The most inspired absurdist comedy since Toni Erdmann, Ruben Östlund’s The Square is a ruthless satire on the contemporary art world and its curators. Brutally mocking the pretentiousness and cluelessness of Sweden’s bourgeois, The Square is one of 2017’s most pointed dissections of culture, class, and race.

2. Good Time (Ben and Josh Safdie)

In the past several years, Robert Pattinson has transitioned from starring in teen romances to serious dramas, and the actor is in top-notch form within the Safdie brothers’ crime caper. 2017 had no shortage of suspenseful films, yet Good Time may have been the year’s most unpredictable feature, with a plot that twists from one point to the next. It’s a picture whose ending will haunt you, and it’s the movie from this past year I would most want to watch again.

1. Phantom Thread (Paul Thomas Anderson)

It’s been over twenty years since Hard Eight, PTA’s first movie, debuted, yet the San Fernandan filmmaker has not yet made a film less of greatness. Phantom Thread is amongst Anderson’s best work, as intricately crafted as The Master, as provoking as There Will Be Blood, and as emotionally rich as Magnolia. Daniel Day-Lewis, in his (alleged) final performance, is as great as he ever was, aided by his equally talented costars Vicky Krieps and Lesley Manville. Though Phantom Thread’s conclusion may raise some eyebrows, it is the strongest, most perfect picture that came out of 2017.

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Responses

  1. Yay! Another big fan of the Safdie bro’s Good Time. Man, that movie was such a rush! I really really loved that thing. Im still waiting my turn to see Phantom Thread — really getting antsy here!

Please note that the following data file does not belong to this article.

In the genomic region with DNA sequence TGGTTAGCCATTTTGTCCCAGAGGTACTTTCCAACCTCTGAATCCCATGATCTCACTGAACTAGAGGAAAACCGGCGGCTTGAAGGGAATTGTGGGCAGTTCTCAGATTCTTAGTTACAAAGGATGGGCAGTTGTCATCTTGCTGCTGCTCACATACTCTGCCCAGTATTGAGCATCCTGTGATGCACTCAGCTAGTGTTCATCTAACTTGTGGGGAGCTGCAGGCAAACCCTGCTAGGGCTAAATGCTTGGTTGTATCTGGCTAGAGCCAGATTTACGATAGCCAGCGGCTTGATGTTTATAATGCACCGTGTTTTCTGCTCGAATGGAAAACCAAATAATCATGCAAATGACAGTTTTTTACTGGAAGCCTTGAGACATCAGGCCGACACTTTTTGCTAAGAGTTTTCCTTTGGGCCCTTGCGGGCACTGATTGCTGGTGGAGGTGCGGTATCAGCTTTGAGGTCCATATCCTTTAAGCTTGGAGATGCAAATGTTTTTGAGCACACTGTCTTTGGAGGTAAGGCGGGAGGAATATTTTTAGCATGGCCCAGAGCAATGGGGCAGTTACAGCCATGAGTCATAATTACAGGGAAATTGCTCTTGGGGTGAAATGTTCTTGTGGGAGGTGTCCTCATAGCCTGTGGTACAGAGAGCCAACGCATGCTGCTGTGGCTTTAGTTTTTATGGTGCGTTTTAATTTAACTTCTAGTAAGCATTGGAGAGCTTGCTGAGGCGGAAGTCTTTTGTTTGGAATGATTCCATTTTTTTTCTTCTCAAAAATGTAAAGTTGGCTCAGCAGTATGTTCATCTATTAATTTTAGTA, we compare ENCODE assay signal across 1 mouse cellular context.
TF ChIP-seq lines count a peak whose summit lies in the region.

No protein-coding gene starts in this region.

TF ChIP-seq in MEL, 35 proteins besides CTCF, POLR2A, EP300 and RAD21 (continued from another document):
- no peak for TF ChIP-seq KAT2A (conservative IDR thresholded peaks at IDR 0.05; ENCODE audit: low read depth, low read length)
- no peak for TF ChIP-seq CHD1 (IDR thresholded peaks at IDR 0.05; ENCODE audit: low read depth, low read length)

• Definitely see Phantom Thread when you can. I caught a 70mm showing and it was amazing.

      Good Time was a great little movie, wasn’t it? Heard that the Safdie brothers are doing a remake of 48 hrs, am looking forward to that.

  2. Phantom Thread, The Florida Project and A Ghost Story certainly make mine too but Blad Runner 2049 would be my #1. Interesting list, though. Can’t wait to see Lucky.

    • Definitely check Lucky when you can. Makes a great companion piece for Paris, Texas (and also pairs well with The Straight Story). Plus, Lynch has a great supporting role where he tries looking for his lost tortoise.

      I was surprised how good Blade Runner 2049. Too bad it didn’t do too well at the box office, but it’s a movie I suspect that like the original will get a cult following in the future.

      • My aim is to do a double bill of Paris Texas and Lucky.

  3. Phantom Thread’s ending was perfect. Such a psychologically fucked up movie!!!

    I need to faces places

    Good to see Lucky on there!! 😀

    Gotta say tho a ghost story went over my head. Seemed slow and odd and I felt the messages could have been put across much better if the whole thing wasn’t from a dead person’s viewpoint. But eh maybe I need to watch it again.

    Good Time was my fave. That thing was mental.

    • Check out Faces Places if you can, a really solid doc, and if you like Agnes Varda, you’ll love this. And yeah, Lucky and Good Time were both superb.

      • I just got a hold of Faces Places, looking forward to it

      • Tell me what you think, really solid doc.

      • Gonna watch it tonight I think. Will let you know what I think mate.